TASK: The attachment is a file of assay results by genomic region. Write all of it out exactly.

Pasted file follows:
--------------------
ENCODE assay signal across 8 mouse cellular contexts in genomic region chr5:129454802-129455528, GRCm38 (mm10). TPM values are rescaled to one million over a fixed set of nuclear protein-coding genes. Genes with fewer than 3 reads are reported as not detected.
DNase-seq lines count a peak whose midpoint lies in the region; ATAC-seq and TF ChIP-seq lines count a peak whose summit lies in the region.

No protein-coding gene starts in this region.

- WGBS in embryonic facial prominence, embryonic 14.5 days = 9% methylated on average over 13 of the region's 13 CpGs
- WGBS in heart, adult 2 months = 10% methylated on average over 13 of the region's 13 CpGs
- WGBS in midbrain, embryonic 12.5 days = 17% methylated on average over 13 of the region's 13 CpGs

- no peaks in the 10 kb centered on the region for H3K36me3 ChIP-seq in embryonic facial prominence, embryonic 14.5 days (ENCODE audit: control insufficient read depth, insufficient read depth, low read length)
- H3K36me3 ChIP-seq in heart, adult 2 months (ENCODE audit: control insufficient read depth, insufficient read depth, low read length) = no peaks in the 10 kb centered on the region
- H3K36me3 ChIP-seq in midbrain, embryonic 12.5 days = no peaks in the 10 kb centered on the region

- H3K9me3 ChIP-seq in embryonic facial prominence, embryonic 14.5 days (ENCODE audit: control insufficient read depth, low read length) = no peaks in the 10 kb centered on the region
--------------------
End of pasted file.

ENCODE assay signal across 8 mouse cellular contexts in genomic region chr5:129454802-129455528, GRCm38 (mm10). TPM values are rescaled to one million over a fixed set of nuclear protein-coding genes. Genes with fewer than 3 reads are reported as not detected.
DNase-seq lines count a peak whose midpoint lies in the region; ATAC-seq and TF ChIP-seq lines count a peak whose summit lies in the region.

No protein-coding gene starts in this region.

- WGBS in embryonic facial prominence, embryonic 14.5 days = 9% methylated on average over 13 of the region's 13 CpGs
- WGBS in heart, adult 2 months = 10% methylated on average over 13 of the region's 13 CpGs
- WGBS in midbrain, embryonic 12.5 days = 17% methylated on average over 13 of the region's 13 CpGs

- no peaks in the 10 kb centered on the region for H3K36me3 ChIP-seq in embryonic facial prominence, embryonic 14.5 days (ENCODE audit: control insufficient read depth, insufficient read depth, low read length)
- H3K36me3 ChIP-seq in heart, adult 2 months (ENCODE audit: control insufficient read depth, insufficient read depth, low read length) = no peaks in the 10 kb centered on the region
- H3K36me3 ChIP-seq in midbrain, embryonic 12.5 days = no peaks in the 10 kb centered on the region

- H3K9me3 ChIP-seq in embryonic facial prominence, embryonic 14.5 days (ENCODE audit: control insufficient read depth, low read length) = no peaks in the 10 kb centered on the region